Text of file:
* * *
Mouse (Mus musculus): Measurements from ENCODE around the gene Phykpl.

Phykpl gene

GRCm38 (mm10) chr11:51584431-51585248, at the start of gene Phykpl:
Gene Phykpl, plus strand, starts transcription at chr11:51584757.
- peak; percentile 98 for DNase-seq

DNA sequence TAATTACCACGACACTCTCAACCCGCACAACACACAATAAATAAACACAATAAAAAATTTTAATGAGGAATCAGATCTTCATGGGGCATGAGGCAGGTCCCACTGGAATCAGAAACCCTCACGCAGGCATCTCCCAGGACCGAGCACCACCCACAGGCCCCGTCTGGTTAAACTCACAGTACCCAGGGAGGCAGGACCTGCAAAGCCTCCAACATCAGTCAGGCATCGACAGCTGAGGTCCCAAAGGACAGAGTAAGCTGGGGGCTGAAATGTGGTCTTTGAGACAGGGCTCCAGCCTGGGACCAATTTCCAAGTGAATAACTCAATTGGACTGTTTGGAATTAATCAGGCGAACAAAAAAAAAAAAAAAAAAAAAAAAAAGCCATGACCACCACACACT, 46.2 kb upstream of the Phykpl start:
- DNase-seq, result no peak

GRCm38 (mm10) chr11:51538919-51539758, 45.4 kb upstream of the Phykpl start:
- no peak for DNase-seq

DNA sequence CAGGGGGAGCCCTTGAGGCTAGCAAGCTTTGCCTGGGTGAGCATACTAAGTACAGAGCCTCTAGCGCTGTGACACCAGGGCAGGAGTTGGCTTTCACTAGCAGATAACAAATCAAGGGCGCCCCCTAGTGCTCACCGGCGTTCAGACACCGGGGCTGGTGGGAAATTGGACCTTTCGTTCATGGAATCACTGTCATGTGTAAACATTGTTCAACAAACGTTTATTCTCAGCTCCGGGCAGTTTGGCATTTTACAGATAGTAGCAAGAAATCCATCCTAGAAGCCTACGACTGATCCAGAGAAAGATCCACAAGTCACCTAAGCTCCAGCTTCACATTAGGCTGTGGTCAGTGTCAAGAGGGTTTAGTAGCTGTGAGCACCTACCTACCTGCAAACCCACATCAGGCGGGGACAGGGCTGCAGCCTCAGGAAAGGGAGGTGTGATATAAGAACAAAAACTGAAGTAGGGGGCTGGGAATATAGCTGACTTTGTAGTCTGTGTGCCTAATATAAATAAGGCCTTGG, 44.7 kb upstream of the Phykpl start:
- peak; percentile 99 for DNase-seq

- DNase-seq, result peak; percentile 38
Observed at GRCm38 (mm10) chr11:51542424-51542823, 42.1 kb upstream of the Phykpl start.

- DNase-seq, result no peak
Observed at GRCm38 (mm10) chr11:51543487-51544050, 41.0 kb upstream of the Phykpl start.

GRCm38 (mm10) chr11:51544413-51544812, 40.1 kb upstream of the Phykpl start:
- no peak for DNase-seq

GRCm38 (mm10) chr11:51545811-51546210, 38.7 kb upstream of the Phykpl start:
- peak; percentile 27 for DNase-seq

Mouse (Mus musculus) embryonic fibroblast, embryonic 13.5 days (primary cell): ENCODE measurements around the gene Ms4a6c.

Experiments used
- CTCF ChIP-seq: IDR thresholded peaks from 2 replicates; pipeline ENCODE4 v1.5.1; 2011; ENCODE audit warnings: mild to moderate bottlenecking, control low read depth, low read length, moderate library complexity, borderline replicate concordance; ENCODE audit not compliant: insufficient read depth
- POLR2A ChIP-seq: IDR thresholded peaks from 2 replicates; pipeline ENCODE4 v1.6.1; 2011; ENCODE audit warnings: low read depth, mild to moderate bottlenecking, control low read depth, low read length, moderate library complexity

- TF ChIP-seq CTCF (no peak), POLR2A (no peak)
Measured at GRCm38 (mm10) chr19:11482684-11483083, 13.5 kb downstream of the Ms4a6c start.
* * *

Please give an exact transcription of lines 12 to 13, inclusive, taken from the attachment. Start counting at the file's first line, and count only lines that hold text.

- DNase-seq, result peak; percentile 38
Observed at GRCm38 (mm10) chr11:51542424-51542823, 42.1 kb upstream of the Phykpl start.